People are funny. They are filled with contradictions they don’t even realize. On the one hand, Gen X’ers and older complain that “kids today” don’t know how to talk to each other. All they do is text, email, or Facebook each other. They have thousands of “Facebook friends” but few people with whom they actually talk. Then, when these same “older generations,” who are now at the height of their work careers, lead meetings or training sessions, they dive right into content without taking the time to build relations and create a community with the people in the room.
The problem with skipping “social niceties” is that it makes it harder to have those honest, open discussions that everyone seeks. Just like “Facebook Friends” aren’t always “real friends,” meeting or training participants are not always participative just because they are in the same gathering. We need to take the time to build real relationships if we want to have truly open and productive conversations.
Of course, most managers will agree: meeting time is too short to “waste” on team building when there are problems to solve and other meetings to attend. Similarly, Subject Matter Experts (SMEs) who lead training sessions often skip icebreakers because there is just too much content to cover.
So how do we build community? If you are training people who do not usually work together, take the time to conduct some type of opening activity. The activity can directly relate to the challenges that the session will address and should also give people a chance to get to know each other. People need to get answers to these basic questions before they can seriously think about more serious issues:
- Who are all these other people in the room?
- How do I compare to them?
- Will they support or deride me?
Until they feel they can trust the other participants, they are not likely to say much of substance. Opening activities focus participants’ attention and answer these questions, which ultimately leads to a more productive and engaging session.
If you work with the same people on a regular basis, you do not need to wait until a meeting or training session to build trust. Here are some tips and explanations for building community at work, based on Jann Freed’s recent article Leaders Build Community:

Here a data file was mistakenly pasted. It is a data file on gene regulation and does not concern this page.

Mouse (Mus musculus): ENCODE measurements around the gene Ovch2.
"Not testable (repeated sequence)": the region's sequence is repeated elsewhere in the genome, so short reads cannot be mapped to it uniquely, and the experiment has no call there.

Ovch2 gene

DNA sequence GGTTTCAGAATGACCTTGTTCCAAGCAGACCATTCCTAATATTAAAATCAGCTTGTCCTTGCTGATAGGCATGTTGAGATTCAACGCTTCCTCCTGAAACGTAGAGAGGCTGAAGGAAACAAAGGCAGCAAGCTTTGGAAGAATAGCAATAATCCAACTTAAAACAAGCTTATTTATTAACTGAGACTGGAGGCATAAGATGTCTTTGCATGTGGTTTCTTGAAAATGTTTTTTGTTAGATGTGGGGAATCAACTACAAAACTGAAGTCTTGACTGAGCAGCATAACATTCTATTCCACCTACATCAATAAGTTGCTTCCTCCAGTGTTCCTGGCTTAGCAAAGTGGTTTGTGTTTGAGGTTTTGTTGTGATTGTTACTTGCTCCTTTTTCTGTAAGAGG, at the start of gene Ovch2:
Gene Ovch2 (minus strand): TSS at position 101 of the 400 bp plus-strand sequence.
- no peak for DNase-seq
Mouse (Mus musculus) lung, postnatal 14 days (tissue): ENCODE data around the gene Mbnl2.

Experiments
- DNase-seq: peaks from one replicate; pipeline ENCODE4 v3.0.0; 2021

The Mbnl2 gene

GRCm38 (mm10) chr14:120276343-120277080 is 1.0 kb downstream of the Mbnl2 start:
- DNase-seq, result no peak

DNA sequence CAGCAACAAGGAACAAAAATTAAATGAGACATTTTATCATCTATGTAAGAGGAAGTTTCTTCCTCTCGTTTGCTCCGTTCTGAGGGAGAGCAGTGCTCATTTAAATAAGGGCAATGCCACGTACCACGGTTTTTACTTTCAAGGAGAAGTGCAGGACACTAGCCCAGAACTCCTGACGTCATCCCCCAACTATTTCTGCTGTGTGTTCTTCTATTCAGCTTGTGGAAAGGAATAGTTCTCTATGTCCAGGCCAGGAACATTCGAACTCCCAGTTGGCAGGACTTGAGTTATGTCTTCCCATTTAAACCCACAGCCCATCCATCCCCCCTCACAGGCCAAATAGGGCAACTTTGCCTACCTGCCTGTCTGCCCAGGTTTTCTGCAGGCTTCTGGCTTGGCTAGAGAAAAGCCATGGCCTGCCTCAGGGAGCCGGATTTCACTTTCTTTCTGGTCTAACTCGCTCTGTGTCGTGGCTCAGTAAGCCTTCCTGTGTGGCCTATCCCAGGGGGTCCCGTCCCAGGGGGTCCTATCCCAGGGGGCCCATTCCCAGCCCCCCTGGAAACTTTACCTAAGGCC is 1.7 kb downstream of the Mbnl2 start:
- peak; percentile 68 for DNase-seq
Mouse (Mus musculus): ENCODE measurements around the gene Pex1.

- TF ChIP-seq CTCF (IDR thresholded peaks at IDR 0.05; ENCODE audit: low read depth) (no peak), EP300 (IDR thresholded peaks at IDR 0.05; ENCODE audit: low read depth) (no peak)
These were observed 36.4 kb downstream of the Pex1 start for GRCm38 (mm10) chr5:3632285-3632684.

- Plan social events with a purpose: Happy hours are nice, but events like talent shows or game nights build more community by giving people a common cause. Afterwards, they leave with common memories that build a shared history.
- Start or end meetings with a success story: Ask a different member to share a success story that has happened since the last meeting. Vary the story-telling time so that people cannot plan to skip that part of the meeting.
- Set up individual meetings: Get to know your team members through informal meetings over coffee, tea, or any other “hot beverage” (as Sheldon Cooper would say). Use the time to learn about their hobbies and activities. Understanding what interests them provides great insight into what motivates them. Remember that this is a dialogue, not an inquisition: Share your interests so they can feel more comfortable around you, too.
- Ask and listen: Get to know people by asking questions about themselves. Then listen actively as they answer. Do not interrupt. Do not spend their answer time thinking about anything else. Search for information.
Of course, the challenge with the first three tips is overuse. If you always do the same type of social event, people get bored. That leads us to….
This month’s questions:
What do you do to build community?
What activities have you found helpful either in training sessions or for your work team? What have you found effective to build community with remote stakeholders?
Please share your ideas below so we can learn from each other.